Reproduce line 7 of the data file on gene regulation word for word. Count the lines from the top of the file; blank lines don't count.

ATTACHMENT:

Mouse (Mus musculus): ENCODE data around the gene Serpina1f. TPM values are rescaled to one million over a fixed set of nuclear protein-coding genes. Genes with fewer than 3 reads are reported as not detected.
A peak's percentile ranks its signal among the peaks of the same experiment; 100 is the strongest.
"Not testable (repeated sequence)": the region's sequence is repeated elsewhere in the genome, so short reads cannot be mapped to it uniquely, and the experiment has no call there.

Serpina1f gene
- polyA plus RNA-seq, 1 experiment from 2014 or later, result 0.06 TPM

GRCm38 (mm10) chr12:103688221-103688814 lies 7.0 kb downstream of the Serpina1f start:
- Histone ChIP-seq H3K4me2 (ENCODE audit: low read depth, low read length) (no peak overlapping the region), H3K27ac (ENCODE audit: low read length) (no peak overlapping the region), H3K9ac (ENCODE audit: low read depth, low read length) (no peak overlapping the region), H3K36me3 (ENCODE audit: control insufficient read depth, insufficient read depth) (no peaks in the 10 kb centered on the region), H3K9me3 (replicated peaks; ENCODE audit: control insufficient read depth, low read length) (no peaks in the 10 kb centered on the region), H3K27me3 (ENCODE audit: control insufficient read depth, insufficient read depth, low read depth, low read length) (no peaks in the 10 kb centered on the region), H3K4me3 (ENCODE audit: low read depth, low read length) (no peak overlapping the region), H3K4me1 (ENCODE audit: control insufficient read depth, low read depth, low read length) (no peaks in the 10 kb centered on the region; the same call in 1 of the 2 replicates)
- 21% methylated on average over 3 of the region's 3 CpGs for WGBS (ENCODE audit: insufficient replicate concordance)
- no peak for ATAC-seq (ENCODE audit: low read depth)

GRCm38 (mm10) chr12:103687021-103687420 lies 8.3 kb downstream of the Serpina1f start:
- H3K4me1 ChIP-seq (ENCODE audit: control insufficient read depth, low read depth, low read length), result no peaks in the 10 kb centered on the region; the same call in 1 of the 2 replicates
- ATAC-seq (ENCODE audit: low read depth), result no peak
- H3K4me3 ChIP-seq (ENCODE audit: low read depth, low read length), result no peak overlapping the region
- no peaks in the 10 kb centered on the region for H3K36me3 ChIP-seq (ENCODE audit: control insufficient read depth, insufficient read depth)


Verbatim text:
- Histone ChIP-seq H3K4me2 (ENCODE audit: low read depth, low read length) (no peak overlapping the region), H3K27ac (ENCODE audit: low read length) (no peak overlapping the region), H3K9ac (ENCODE audit: low read depth, low read length) (no peak overlapping the region), H3K36me3 (ENCODE audit: control insufficient read depth, insufficient read depth) (no peaks in the 10 kb centered on the region), H3K9me3 (replicated peaks; ENCODE audit: control insufficient read depth, low read length) (no peaks in the 10 kb centered on the region), H3K27me3 (ENCODE audit: control insufficient read depth, insufficient read depth, low read depth, low read length) (no peaks in the 10 kb centered on the region), H3K4me3 (ENCODE audit: low read depth, low read length) (no peak overlapping the region), H3K4me1 (ENCODE audit: control insufficient read depth, low read depth, low read length) (no peaks in the 10 kb centered on the region; the same call in 1 of the 2 replicates)